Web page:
Dogs with severe thunderstorm phobia may benefit from prescription medication used in conjunction with desensitization or conditioning training. Your vet may prescribe an anti-anxiety medication like Xanax (alprazolam) or Valium (diazepam) that can be given at the first sign of a storm.

Because thunderstorm phobia is likely to become worse over time, it’s important to take action when you first notice the signs. Don’t wait to address your dog’s phobia until it is very severe. That simply makes it that much harder to reverse the phobia.

Just as stress is a health risk for humans, the same applies for thunderstorms and dogs. Thunderstorm phobia can become a very serious problem that will adversely affect your dog’s health and quality of life.

Dogs Who Develop Hip Dysplasia

Monday, March 2nd, 2015


Hip dysplasia is a genetic disease that primarily affects large and giant breeds of dogs but can also affect medium-sized breeds, and some small breeds. It is primarily a disease of purebreds, although it can also occur in mixed breeds.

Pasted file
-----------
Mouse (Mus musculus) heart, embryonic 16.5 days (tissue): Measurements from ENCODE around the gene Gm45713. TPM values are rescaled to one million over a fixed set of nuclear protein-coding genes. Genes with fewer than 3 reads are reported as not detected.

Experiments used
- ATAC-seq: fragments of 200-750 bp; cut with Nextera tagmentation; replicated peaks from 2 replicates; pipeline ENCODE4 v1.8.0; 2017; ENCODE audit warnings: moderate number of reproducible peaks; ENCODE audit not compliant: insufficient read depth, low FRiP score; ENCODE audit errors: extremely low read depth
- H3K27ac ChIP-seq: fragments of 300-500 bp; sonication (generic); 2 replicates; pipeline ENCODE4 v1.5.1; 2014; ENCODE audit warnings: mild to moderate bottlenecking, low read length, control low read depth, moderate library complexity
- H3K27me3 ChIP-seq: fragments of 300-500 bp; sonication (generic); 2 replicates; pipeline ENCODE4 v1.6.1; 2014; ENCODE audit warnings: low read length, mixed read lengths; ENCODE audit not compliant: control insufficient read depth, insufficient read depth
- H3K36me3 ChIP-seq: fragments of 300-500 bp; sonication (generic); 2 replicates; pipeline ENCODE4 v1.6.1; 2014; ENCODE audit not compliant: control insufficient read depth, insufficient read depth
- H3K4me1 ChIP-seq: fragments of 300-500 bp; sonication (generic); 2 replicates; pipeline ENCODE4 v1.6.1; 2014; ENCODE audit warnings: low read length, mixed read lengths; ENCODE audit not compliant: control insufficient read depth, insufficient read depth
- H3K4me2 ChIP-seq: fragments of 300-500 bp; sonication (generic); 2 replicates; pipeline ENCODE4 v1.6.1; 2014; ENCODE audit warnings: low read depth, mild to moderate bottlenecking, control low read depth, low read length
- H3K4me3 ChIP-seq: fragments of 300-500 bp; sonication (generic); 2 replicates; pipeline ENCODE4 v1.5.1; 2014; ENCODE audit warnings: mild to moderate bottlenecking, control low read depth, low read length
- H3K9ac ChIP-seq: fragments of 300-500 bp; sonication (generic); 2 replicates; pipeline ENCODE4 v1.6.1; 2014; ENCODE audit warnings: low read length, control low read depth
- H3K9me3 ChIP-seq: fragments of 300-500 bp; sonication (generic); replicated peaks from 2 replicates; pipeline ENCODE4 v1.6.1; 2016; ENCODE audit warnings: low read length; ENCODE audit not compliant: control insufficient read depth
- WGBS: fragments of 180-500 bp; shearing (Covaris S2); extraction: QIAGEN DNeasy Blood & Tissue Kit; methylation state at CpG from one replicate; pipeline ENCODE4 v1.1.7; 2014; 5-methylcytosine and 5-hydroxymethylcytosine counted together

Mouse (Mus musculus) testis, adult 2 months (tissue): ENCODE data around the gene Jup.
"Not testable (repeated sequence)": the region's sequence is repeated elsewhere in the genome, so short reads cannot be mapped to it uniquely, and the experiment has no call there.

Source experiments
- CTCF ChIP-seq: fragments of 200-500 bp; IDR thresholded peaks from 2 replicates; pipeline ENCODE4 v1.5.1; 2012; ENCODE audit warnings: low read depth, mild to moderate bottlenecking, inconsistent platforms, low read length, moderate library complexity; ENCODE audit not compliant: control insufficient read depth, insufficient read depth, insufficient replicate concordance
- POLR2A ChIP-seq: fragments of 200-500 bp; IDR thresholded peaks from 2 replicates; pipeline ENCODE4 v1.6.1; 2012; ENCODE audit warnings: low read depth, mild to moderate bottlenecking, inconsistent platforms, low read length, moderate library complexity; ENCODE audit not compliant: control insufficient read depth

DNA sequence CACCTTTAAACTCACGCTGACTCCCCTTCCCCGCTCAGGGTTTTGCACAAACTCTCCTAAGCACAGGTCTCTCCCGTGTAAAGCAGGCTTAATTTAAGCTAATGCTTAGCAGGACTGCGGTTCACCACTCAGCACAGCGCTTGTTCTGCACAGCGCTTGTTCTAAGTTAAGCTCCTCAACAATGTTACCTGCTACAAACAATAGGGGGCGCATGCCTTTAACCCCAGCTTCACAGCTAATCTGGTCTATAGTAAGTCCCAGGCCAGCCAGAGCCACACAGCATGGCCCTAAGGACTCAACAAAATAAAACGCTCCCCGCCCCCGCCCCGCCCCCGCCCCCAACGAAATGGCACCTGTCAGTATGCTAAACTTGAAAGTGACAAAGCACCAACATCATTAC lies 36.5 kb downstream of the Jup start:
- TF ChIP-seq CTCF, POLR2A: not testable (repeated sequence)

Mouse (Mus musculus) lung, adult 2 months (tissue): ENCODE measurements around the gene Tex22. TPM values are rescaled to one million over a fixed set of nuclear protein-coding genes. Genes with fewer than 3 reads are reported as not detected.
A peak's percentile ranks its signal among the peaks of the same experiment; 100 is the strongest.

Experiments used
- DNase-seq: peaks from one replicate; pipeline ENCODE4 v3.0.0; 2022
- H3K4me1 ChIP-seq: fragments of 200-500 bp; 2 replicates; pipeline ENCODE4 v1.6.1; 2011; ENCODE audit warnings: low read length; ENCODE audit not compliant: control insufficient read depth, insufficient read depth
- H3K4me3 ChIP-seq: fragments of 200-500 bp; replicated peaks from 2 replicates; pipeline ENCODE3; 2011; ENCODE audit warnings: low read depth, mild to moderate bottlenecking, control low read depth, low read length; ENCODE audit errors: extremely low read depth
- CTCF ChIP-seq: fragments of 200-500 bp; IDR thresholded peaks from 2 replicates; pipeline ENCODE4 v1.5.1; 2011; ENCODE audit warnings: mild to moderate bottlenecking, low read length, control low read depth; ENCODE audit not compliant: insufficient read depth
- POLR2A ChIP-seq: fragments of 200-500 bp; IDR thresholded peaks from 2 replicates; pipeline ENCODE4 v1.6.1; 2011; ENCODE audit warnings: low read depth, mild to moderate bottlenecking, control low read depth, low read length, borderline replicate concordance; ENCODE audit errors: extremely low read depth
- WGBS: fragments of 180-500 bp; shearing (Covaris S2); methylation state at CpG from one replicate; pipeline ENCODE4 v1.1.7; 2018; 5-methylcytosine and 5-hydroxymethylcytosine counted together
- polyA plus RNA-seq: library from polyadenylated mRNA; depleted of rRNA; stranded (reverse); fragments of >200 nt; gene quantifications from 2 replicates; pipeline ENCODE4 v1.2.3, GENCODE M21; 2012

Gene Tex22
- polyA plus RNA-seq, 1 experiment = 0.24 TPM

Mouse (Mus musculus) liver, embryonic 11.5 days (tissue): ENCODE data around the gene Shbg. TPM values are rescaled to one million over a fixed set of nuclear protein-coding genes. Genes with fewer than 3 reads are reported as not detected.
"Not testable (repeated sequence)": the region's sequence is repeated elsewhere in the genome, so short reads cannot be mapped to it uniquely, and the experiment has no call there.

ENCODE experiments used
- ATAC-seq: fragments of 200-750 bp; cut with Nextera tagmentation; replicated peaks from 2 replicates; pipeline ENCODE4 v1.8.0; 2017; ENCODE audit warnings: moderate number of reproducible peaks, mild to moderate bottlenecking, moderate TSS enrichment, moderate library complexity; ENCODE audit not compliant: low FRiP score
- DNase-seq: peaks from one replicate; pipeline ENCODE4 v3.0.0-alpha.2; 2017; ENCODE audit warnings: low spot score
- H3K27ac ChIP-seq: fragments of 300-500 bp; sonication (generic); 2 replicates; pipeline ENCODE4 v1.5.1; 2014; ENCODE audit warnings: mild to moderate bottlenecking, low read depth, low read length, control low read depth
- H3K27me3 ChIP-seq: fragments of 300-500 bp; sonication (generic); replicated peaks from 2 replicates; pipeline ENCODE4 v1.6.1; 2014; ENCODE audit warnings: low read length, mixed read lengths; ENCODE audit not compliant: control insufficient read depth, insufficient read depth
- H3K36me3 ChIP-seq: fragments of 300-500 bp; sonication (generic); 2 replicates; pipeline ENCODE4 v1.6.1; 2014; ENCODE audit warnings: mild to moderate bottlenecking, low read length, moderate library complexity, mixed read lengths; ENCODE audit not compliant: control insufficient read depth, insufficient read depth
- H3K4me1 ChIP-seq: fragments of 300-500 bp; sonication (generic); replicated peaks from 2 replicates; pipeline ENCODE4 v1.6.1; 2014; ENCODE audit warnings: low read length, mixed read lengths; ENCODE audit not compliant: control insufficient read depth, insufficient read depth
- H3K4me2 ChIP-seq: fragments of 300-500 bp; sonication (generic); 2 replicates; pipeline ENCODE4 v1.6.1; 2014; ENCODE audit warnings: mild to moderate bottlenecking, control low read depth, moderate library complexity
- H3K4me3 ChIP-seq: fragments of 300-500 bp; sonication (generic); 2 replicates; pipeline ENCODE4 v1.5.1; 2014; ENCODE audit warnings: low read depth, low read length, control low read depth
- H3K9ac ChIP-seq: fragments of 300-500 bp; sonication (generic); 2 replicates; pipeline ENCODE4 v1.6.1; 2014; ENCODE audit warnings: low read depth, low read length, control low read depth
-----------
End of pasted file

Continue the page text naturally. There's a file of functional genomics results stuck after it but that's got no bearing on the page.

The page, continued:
Dogs who develop hip dysplasia suffer from an abnormal joint structure and a laxity of the muscles, connective tissue, and ligaments that would normally support the dog’s hip joints. As the disease progresses, the articular surfaces of the two bones lose contact with each other. This separation of the two bones within the joint causes a drastic change in the size and shape of the articular surfaces.

Most dogs who develop hip dysplasia are born with normal hips, but due to their genetic make-up the soft tissues surrounding the joint develop abnormally. This leads to the symptoms associated with hip dysplasia. The disease may affect both hips, or only the right or left hip.